The new state Senate leadership isn't looking eager to clamp down on gifts to public officials.
The coolness to such ethics reform comes in spite of recent criminal charges against two lawmakers for allegedly taking cash from an undercover informant.
Republican Senate Majority Leader Jake Corman said, in this case, he's not sure how far ethical reforms can go to restore public confidence.
"People are breaking the law. We can keep changing laws and keep making new laws. If they're going to break them, they're going to break them," said Corman. "The legislators in Philadelphia who took the cash - they knew they were breaking the law. No change of the gift ban is going to change that. They broke the law."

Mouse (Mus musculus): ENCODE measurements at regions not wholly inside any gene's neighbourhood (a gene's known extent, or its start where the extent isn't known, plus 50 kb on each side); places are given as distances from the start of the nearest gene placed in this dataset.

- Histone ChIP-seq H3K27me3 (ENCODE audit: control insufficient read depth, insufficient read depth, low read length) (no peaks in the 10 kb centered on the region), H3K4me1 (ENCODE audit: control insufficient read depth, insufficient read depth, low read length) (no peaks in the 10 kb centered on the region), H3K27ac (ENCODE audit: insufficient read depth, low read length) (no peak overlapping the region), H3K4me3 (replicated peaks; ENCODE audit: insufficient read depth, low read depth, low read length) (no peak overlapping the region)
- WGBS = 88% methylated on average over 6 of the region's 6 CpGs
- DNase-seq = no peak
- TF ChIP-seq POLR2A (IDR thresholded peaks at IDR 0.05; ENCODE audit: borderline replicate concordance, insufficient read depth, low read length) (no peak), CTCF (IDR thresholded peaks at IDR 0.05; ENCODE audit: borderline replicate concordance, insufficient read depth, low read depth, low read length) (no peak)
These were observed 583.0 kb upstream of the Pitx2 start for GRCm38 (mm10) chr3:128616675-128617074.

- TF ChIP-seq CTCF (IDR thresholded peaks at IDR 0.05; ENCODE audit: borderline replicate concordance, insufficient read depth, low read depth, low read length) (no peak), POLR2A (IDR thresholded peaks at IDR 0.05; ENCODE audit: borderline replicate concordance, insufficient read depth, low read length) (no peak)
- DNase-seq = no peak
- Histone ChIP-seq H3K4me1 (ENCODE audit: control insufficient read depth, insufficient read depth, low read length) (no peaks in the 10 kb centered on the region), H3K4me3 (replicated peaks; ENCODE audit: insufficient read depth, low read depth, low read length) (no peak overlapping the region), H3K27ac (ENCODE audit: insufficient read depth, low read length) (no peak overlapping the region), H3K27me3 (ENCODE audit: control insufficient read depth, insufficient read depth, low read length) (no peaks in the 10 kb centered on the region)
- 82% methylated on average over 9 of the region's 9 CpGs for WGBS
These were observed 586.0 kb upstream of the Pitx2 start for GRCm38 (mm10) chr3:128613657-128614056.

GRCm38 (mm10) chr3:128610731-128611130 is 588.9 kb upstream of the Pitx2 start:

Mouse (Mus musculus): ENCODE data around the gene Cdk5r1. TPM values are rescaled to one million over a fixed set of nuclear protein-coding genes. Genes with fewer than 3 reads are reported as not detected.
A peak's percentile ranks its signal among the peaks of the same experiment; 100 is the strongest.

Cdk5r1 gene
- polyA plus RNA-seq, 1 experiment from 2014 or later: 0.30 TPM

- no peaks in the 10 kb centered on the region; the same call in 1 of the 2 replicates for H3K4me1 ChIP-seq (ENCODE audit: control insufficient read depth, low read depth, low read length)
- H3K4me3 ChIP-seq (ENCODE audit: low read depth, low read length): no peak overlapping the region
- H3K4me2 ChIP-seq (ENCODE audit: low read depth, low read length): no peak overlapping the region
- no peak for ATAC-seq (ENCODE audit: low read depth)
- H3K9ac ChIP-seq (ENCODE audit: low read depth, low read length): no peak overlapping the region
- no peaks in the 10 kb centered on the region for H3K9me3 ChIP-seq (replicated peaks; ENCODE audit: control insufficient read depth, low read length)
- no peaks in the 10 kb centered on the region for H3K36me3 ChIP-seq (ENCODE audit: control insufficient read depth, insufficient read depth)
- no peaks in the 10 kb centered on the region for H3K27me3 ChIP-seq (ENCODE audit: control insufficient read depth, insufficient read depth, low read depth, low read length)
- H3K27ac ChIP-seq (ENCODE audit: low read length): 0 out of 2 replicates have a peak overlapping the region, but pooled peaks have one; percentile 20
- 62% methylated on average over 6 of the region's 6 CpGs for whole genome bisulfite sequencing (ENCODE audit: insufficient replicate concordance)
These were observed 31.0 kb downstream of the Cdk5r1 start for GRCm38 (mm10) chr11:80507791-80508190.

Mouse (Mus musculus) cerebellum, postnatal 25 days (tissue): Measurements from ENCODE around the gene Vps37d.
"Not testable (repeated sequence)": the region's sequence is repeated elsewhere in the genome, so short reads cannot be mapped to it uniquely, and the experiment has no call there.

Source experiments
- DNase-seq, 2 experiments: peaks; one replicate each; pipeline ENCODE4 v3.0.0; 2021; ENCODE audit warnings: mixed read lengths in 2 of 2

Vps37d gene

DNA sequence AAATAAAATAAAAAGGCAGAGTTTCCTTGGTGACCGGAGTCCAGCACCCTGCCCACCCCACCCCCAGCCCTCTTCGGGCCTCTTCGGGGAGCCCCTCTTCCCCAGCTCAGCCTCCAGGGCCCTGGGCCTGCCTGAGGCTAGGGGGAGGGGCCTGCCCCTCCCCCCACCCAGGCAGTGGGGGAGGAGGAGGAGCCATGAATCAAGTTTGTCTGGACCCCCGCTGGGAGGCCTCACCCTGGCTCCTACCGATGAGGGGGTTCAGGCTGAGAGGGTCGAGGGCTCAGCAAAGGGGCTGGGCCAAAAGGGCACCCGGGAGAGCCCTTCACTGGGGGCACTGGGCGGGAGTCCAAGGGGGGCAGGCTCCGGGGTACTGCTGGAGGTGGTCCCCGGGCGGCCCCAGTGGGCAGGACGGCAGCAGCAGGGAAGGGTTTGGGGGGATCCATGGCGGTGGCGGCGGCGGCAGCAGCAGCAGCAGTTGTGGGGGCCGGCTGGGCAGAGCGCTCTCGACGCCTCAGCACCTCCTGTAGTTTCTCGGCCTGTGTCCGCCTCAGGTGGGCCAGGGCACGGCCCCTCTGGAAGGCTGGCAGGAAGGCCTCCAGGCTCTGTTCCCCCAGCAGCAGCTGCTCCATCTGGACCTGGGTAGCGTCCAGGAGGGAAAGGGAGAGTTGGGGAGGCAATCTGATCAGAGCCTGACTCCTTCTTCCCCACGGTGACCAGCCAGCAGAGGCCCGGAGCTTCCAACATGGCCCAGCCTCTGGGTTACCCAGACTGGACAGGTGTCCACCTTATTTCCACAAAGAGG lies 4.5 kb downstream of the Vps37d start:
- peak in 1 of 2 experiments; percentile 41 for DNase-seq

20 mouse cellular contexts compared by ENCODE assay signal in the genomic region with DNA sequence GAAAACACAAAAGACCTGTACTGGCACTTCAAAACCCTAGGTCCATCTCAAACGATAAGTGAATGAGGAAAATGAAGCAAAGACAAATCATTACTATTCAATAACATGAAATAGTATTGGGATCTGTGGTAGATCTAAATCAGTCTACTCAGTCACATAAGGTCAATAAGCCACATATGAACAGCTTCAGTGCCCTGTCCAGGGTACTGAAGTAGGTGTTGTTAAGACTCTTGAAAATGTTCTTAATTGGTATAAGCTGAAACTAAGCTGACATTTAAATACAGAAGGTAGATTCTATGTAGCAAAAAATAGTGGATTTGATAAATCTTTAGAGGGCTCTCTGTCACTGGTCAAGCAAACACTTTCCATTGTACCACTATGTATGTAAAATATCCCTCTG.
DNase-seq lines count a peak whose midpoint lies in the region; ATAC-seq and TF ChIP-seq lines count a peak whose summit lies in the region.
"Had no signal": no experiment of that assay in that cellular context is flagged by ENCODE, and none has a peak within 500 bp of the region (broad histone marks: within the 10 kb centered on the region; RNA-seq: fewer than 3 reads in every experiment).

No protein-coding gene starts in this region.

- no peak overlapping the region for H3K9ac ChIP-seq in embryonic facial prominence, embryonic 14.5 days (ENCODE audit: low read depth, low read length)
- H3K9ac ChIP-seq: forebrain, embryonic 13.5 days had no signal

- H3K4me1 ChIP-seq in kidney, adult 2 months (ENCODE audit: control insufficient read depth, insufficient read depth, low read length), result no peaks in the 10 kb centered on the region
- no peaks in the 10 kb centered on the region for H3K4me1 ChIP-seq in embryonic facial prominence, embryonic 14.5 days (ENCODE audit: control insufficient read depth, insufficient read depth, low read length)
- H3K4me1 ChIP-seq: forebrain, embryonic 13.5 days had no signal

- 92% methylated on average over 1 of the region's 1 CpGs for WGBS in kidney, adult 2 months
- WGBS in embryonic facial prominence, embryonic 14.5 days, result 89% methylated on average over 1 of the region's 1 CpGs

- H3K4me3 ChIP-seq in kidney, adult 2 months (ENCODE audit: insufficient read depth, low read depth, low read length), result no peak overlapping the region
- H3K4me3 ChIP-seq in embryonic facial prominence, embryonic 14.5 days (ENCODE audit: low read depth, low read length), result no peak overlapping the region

In the wake of reports that a total of four lawmakers were caught up in a sting investigation and allegedly took money from an informant, some Republican lawmakers have called for a ban on gifts.
Corman said he'd let the caucus hash out how aggressive it wants to be about ethics reforms, but he likes the current set-up, which requires public officials to report the gifts they receive.
"I'm a big believer in disclosure," Corman said. "People can decide whether or not this is important to them."
A spokesman for the Senate's top Republican, President Pro Tem Joe Scarnati, has said a blanket gift ban won't work for people who have personal relationships with lobbyists.
Pennsylvania remains one of 10 states with no restrictions on gifts to public officials.